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Time to Log Off 

Ian Marcus Corbin

The brake lights in front of me pop red, and without thinking I pivot my foot to the brake pedal, slow to a stop and reach for my iPhone, sliding my thumb to the unlock button like an infant swings his open mouth to the nipple. Depending on the light, I’ll have 30 to 90 seconds to quickly scroll through Facebook, Twitter, or Instagram, or scan through a couple of paragraphs in that article I started reading before I left.

I don’t do this every time I stop at a light, but if I’m thirsty for it I’ll do it under almost any circumstances: night or day, snow or sun, alone or accompanied. I’ll do it because at that moment I am bored, sad, stressed, or lonely, and when I feel that way I need your likes, your words and images, my fellow humans, like a parched, heaving, desert-crawling traveler needs water.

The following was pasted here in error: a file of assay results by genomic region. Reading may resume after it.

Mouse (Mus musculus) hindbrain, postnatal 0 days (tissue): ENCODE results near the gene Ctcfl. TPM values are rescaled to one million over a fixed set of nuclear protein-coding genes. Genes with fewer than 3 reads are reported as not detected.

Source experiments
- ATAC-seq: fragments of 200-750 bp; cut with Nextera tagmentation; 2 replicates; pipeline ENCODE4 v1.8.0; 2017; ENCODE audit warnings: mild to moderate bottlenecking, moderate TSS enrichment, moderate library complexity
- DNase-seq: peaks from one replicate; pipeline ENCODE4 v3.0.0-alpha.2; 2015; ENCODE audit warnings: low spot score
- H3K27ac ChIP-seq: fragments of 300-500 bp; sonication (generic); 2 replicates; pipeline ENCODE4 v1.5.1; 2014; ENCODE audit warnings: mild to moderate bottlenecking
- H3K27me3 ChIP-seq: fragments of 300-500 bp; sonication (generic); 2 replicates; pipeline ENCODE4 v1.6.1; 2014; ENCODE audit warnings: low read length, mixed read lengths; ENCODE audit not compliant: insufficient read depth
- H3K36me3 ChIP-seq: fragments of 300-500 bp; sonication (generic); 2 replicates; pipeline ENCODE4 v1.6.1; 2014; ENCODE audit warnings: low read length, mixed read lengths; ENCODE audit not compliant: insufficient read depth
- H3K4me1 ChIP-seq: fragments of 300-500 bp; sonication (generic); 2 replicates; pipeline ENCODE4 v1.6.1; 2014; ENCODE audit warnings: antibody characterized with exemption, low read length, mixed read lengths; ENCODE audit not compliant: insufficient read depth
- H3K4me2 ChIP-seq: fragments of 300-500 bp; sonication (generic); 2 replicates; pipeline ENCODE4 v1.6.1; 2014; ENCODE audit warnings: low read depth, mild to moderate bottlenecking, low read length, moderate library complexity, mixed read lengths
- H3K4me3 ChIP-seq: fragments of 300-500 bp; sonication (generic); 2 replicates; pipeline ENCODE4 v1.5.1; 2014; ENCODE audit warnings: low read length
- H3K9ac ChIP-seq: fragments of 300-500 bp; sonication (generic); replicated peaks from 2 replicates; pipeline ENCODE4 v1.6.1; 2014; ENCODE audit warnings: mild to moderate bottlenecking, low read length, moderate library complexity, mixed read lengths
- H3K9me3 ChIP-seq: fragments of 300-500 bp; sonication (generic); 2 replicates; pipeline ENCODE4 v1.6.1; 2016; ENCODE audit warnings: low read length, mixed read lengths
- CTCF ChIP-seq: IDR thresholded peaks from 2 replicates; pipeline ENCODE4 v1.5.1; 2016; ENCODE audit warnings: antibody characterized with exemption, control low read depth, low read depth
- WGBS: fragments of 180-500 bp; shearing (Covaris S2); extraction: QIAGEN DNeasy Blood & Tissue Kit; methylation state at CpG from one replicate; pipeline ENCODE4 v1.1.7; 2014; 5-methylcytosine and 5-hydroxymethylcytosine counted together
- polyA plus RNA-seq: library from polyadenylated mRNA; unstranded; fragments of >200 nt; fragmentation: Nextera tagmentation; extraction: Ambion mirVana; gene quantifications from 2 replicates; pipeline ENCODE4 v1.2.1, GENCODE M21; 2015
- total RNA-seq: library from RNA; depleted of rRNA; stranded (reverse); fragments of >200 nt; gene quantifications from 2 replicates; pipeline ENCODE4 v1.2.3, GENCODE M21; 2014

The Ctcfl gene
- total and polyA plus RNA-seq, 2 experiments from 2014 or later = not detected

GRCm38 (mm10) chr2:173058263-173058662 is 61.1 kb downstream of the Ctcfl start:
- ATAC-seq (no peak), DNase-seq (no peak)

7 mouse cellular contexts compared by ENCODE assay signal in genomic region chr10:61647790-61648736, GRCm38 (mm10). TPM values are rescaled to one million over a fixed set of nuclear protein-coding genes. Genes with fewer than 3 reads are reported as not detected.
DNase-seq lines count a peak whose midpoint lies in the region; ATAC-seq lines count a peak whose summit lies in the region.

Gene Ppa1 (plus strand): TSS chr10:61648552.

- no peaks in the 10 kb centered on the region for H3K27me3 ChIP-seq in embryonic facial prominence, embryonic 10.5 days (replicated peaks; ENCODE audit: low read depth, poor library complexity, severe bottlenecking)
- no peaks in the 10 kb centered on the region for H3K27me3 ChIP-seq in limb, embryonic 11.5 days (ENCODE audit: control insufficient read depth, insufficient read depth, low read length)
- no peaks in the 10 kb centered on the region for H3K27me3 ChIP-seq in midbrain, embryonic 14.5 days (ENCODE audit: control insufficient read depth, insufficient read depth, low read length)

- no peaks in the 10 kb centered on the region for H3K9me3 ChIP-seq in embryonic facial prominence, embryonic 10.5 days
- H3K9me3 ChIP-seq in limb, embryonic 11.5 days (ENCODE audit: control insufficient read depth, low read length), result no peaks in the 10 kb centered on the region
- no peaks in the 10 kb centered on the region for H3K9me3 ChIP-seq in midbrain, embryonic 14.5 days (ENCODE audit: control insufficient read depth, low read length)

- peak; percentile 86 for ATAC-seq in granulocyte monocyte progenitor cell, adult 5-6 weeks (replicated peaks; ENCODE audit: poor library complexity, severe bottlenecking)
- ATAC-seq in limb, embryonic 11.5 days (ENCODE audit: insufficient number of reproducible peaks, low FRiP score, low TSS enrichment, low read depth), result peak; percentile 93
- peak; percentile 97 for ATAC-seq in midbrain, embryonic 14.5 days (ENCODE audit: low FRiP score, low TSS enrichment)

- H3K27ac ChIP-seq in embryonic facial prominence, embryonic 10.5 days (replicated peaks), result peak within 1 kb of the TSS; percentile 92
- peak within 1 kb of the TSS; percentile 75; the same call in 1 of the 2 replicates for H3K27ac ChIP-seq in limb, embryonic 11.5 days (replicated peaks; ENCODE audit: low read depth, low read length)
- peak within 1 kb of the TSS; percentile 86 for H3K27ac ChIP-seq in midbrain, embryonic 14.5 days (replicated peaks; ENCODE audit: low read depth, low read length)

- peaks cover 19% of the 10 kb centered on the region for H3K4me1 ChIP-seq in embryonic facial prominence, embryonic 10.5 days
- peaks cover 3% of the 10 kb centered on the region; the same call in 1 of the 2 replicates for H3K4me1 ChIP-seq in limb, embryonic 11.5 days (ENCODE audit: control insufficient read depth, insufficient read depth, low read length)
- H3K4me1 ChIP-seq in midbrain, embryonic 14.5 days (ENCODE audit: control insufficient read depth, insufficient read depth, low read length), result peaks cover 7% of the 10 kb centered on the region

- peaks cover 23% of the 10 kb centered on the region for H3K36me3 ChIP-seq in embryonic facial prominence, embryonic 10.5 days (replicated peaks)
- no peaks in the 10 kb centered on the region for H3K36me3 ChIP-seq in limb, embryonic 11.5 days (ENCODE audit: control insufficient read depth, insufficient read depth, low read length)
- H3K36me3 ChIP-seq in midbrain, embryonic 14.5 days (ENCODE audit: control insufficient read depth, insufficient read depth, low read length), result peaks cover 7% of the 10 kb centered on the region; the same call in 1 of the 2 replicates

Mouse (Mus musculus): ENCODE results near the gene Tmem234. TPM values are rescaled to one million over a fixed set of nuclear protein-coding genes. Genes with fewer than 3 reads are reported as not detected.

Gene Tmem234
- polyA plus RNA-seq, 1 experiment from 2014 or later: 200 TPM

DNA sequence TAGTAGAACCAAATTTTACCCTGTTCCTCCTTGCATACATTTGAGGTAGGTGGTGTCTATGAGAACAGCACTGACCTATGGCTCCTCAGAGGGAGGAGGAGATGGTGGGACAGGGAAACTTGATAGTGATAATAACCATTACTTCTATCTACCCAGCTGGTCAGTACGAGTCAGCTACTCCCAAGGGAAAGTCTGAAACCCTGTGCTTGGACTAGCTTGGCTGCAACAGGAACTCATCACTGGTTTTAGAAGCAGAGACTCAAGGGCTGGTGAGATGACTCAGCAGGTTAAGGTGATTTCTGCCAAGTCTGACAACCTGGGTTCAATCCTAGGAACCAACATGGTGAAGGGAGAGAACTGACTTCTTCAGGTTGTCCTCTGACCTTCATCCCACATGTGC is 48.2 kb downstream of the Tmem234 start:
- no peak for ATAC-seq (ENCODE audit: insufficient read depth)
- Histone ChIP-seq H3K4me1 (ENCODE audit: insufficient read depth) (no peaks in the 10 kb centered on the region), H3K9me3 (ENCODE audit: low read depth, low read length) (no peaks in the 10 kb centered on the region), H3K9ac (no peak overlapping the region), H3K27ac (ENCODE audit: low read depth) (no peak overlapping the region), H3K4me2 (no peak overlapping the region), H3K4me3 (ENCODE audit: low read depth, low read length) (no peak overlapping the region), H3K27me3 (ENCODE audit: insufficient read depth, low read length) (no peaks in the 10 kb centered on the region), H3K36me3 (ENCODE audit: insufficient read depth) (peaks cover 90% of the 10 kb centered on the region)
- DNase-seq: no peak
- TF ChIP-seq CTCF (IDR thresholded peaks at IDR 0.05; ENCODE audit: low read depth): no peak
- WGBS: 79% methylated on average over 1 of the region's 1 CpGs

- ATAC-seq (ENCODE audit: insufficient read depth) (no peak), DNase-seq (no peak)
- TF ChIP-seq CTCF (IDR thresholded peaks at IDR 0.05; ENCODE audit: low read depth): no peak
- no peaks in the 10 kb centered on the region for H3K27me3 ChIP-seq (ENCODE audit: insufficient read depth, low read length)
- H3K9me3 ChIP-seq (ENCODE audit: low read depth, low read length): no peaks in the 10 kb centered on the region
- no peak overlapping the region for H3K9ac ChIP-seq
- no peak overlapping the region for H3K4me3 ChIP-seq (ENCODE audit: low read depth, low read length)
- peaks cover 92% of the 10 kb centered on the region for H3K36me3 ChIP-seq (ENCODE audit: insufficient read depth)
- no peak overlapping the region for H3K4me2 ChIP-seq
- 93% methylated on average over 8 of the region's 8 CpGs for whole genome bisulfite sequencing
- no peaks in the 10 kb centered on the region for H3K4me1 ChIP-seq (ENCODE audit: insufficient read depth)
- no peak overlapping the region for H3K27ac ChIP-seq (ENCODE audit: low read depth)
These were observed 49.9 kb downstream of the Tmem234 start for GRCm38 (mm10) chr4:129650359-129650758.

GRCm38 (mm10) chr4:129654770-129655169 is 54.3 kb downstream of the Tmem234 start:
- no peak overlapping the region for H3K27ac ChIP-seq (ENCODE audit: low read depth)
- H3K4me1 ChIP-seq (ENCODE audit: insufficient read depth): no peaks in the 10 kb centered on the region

If I were unique in this, it’d be scarcely worth writing or reading about. But my thirst is ours. The drivers around me bear witness, eyes glued down, darting up only to take periodic note of conditions outside. If anyone gets absorbed and misses the turn to green, the other drivers, having noticed a second before, will lean on their horns. The congregants at the intersection supplicate together, seeking solace or redemption — or we know not what — in the digital presence of our non-proximal neighbors and friends.

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Ian Marcus Corbin is the owner of Matter & Light Fine Art in Boston and a doctoral candidate in philosophy at Boston College.

Ian Marcus Corbin, "Time to Log Off," The New Atlantis, Number 56, Summer/Fall 2018, pp. 136-139.